We Need To Banish Slavery To The History Books

We Need To Banish Slavery To The History Books
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Slavery is an issue which is frequently misunderstood. The word conjures up images of a bleak and shameful period; a distant relic of a bygone era. Most would think it had been banished to the history books many decades ago.

This week Anti-Slavery Day was marked here and across the world. The uncomfortable truth is that slavery is more current than we would care to imagine. Although concealed in the shadows, its poisonous grip still has a hold on our country. This callous practice can be found in the most improbable of places. It could be happening on your doorstep - in your community, at a local business or on your street.

To some, the glittering lights of our glorious capital might seem an unlikely home for modern slavery. Yet London's victims, often hidden from sight, are thought to be in the thousands. Men, women and children made to work for hours on end and kept captive against their will in unimaginably cruel conditions.

Modern slavery can be found across a variety of sectors. In manufacturing, food processing, agriculture and the beauty industry. Some victims are forced into the sex trade or to serve wealthy households in London's most affluent postcodes. I recently met with a group of women who had been enslaved as domestic workers. During their horrific ordeal, their passports were taken away, they had to endure working exceptionally long hours, for which they weren't paid, and sometimes they were even deprived of food.

Whilst people are trafficked into the UK from hundreds of countries and every continent, British nationals are also affected. Statistics collected by the National Referral Mechanism - a system used to identify victims of human trafficking or modern slavery - showed that last year the UK featured as the third most prevalent country of origin.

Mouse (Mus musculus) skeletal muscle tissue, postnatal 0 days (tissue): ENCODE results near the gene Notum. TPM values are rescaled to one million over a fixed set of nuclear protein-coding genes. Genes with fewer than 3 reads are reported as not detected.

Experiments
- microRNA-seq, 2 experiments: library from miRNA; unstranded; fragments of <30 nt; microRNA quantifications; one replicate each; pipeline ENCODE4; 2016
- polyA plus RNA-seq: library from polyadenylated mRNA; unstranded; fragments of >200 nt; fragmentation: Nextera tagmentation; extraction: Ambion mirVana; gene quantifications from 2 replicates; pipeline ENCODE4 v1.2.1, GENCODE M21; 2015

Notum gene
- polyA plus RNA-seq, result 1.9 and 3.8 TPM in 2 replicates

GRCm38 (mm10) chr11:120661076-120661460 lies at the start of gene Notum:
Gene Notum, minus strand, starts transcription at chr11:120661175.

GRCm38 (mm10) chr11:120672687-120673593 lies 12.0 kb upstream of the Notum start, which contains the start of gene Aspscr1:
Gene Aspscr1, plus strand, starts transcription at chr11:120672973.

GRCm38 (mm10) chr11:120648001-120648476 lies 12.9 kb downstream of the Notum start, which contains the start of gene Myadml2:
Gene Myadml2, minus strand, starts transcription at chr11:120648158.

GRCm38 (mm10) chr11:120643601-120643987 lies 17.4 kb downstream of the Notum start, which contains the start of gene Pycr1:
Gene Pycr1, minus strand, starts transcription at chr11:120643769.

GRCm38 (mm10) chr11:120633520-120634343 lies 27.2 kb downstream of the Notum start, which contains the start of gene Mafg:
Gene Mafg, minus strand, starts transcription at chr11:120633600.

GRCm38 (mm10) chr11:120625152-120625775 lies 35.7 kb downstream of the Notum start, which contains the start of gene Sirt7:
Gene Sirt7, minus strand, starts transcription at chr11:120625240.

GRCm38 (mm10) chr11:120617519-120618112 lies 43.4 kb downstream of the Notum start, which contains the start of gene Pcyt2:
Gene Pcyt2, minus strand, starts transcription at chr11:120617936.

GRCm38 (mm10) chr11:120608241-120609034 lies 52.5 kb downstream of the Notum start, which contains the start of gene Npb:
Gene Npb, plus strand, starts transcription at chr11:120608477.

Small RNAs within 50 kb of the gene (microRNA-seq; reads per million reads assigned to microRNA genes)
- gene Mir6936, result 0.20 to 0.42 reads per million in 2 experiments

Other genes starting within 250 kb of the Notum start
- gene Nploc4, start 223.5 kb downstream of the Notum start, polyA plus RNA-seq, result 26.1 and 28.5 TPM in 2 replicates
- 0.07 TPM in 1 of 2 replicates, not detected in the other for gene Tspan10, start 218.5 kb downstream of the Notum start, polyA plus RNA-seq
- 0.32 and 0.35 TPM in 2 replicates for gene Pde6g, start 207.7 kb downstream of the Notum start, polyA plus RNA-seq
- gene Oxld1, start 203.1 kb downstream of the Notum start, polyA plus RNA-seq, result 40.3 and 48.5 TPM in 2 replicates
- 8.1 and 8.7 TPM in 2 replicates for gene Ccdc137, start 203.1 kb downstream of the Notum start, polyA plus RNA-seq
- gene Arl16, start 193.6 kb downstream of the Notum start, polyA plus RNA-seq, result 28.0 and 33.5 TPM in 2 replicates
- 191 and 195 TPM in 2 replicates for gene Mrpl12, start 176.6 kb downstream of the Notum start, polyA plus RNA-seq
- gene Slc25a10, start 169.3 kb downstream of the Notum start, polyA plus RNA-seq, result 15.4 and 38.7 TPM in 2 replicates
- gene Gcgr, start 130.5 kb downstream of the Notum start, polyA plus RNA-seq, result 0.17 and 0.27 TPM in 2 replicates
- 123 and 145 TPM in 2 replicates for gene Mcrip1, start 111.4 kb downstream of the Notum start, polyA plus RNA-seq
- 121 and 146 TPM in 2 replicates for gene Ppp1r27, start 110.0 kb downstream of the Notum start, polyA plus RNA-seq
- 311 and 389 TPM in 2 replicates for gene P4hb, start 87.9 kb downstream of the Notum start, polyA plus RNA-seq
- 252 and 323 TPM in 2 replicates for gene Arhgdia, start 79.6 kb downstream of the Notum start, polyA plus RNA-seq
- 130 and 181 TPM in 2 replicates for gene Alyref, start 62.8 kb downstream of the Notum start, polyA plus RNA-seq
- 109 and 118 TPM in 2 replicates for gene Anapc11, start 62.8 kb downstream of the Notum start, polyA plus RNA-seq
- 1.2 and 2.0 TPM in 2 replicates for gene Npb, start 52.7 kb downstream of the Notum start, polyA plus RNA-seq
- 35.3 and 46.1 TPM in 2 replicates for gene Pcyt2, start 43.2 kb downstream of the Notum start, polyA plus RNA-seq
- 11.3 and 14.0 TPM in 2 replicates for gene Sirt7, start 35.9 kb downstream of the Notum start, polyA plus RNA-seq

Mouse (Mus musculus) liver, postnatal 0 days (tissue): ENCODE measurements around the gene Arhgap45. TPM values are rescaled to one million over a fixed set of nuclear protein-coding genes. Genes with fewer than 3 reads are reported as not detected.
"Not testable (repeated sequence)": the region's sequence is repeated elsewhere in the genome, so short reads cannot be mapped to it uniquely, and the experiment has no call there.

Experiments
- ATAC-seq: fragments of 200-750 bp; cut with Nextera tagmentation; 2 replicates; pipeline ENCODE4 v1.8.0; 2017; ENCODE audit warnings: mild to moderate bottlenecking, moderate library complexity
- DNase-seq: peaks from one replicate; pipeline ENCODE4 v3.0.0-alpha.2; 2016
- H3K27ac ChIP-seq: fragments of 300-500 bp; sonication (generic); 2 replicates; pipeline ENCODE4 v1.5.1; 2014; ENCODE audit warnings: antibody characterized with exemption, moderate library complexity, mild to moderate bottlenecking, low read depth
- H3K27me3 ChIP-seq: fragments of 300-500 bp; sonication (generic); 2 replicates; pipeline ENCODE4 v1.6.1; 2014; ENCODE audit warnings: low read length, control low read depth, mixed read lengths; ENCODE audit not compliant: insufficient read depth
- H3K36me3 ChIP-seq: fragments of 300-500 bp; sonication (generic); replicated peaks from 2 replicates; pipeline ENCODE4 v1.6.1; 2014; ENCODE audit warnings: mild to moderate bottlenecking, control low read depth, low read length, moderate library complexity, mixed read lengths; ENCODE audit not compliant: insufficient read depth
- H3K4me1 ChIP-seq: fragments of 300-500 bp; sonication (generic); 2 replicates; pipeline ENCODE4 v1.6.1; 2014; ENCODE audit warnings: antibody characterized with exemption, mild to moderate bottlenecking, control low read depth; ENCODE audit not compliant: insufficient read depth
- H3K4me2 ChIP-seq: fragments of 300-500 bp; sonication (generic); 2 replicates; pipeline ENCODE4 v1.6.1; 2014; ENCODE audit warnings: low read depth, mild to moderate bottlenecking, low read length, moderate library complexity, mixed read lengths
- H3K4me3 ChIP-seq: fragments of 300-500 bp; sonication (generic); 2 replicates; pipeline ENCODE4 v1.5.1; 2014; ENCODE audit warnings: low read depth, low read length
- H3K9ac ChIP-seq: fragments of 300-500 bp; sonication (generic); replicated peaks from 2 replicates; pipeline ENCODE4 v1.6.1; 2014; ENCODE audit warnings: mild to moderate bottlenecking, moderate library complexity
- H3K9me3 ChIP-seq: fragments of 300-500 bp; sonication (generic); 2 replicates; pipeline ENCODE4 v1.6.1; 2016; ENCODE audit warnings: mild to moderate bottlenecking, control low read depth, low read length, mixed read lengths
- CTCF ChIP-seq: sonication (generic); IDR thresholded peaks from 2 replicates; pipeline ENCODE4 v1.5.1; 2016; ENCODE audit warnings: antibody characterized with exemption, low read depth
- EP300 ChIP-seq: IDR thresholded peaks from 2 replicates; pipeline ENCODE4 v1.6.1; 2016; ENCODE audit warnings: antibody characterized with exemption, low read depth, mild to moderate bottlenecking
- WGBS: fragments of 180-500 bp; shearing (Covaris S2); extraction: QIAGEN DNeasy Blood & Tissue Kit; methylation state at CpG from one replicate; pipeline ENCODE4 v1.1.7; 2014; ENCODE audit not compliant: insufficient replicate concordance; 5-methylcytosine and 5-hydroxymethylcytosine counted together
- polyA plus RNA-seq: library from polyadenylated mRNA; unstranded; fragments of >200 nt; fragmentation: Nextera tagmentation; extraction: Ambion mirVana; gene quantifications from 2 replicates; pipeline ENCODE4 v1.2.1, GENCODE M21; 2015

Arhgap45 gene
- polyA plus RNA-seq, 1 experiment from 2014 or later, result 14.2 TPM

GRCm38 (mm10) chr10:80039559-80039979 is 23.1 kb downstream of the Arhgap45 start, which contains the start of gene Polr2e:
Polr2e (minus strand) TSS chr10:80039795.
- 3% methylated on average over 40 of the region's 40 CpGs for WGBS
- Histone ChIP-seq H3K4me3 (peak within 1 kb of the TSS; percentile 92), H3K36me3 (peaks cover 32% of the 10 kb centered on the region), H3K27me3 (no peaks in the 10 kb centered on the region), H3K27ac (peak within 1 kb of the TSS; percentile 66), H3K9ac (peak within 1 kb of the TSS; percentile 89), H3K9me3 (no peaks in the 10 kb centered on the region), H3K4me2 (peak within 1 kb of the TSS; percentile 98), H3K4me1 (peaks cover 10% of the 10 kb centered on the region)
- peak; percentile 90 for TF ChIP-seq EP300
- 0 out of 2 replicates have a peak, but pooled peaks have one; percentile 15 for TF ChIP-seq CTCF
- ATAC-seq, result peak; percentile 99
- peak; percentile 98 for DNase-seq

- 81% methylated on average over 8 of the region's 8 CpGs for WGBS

Yesterday, Kevin Hyland OBE, Britain's independent Anti-Slavery Commissioner, published his annual report. He found that victims are being failed, with only one per cent having the chance to see their exploiter brought to justice. Modern slavery devastates the lives of those who suffer it - we have to do better than that.

Last week, during his monthly question session, I asked the Mayor of London, Sadiq Khan, what measures the Metropolitan Police are taking to end modern slavery. In his answer, the Mayor revealed that a Modern Slavery Ambassador will be appointed in every London borough. I welcome this bold move and I hope it will help to stamp out the practice in our city. I have tabled a motion calling on the Mayor to make tackling modern slavery a priority for the work he does with London's business community.

Modern slavery should be everyone's business. Companies need to take responsibility for their supply chains and ensure that each worker involved is being treated in an ethical way. We can all play a part - if you are worried about someone's welfare, or suspect they might be a victim, you should inform the police as a matter of urgency.

Greater awareness will be an important tool and it is up to all of us to spread the word about this shocking reality. Every perpetrator needs to know that there is nowhere they can hide. Every victim needs to be assured that there is support available. I commend the London Evening Standard's powerful campaign which is pushing modern slavery up the agenda.

Yet, as modern slavery grows in the public's consciousness, reporting will undoubtedly increase. I am concerned that our overstretched police service will not have the capacity to pursue so many new leads. Police officer numbers have fallen to their lowest level in 30 years. It is vital that the government adequately funds our ailing police to guarantee they have the resources to combat modern slavery. The scale of the challenge it presents cannot be underestimated. It will not go away overnight but we must be hopeful that one day it will only live on in memory.

Jennette Arnold OBE AM is the London Labour Assembly Member for Hackney, Waltham Forest and Islington


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